First, let me say that we love e-learning courses. They can be extremely effective and convenient for learners and trainers alike, but sometimes a full-fledged e-learning course isn’t a viable method of teaching something. Sometimes your learners need the info right then-and-there; they need training at their fingertips. This is when it’s ideal to implement the use of job aids.
‘Job aid’ is a wide-ranging term which refers to a supplemental piece of learning that can be accessed on demand, such as while out in the field or while executing a work-related task. These aids can be extremely powerful as their information is only accessed when the user needs it (rather than a user being told they need to know something) and they are generally very ‘to-the-point’. This means learners can get exactly what they need, when they need it, as many times as it takes to retain the information.
Taking the idea of ‘training at your fingertips’ quite literally, we recently designed some hot key stickers for our D3 call centers that are placed on the top of our call handlers’ keyboards. These job aids give call handlers instant access to all of their most-used keyboard hot keys whenever they need them. Over time, seeing and using the hot keys repeatedly will lead to a high retention of the ones which are most important, and if the call handler ever forgets a key combination, the aid is right there to fill in the blanks.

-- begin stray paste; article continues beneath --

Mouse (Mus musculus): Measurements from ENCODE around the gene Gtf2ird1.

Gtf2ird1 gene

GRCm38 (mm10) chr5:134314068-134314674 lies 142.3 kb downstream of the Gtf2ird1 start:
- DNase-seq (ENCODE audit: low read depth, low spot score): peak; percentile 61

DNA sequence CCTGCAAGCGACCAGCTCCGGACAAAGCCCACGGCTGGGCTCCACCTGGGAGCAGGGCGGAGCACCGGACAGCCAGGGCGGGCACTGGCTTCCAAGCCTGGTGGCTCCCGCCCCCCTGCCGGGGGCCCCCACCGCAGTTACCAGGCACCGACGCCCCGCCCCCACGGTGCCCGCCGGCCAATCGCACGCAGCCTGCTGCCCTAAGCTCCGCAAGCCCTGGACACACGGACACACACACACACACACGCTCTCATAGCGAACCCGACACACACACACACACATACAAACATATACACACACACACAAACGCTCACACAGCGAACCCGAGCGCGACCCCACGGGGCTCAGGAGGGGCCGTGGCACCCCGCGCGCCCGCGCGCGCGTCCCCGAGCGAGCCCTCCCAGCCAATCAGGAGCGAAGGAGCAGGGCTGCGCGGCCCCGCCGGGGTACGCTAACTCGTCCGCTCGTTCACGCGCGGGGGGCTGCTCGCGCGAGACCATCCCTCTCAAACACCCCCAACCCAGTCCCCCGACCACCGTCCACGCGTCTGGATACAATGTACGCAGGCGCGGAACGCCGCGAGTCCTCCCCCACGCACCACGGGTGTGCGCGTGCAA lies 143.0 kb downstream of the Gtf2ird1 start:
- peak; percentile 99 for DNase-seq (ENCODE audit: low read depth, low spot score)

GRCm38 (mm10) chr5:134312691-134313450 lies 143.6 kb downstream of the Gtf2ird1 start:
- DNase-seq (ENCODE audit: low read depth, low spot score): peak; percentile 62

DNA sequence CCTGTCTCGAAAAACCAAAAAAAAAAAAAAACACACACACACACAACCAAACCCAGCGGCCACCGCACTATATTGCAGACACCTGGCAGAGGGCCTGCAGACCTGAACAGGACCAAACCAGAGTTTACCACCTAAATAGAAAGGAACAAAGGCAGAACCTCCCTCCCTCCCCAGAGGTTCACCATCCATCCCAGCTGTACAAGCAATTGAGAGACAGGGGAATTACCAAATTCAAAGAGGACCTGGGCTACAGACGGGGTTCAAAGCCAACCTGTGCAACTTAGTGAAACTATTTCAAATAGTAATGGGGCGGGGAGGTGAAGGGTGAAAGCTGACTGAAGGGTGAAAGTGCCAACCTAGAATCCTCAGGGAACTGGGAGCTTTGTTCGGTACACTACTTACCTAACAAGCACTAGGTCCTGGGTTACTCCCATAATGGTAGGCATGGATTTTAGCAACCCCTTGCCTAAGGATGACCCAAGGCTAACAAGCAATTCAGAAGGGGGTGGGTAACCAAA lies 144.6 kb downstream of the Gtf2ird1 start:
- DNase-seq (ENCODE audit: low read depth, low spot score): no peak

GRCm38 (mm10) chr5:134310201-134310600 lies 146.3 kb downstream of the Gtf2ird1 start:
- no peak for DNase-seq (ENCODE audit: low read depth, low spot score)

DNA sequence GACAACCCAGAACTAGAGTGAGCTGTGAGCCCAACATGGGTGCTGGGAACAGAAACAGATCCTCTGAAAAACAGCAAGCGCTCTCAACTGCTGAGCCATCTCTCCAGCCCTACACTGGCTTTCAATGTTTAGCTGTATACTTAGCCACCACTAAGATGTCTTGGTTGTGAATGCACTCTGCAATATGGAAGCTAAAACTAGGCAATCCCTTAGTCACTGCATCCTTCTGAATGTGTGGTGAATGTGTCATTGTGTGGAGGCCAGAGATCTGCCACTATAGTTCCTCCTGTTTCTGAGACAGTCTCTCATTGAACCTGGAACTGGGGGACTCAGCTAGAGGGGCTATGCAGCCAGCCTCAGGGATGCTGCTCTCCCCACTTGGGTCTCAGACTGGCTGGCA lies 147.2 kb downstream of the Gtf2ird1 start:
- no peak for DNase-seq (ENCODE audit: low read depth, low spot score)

We could have taken more time and developed an extensive ‘Important D3 Hot Keys’ course, presenting all of the necessary hot keys with interactions, diagrams, and quizzes, but it didn’t make sense for our application. We didn’t want this to be something our call handlers looked through once, completed, and forgot. And we knew that due to the fast-paced environment call handlers work in, that opening a large e-learning course and fumbling through slides to find the hot key they needed was out of the question. Thus, in our case, developing a simple, to-the-point job aid was the most effective method of training for both our learners and our budget.
So, the next time you’re gearing up for a full-fledged e-learning course, ask yourself if a full course is necessary, or if the material might be better presented in the form of a job aid. You might just save yourself some time, and your learners some frustration, in the process.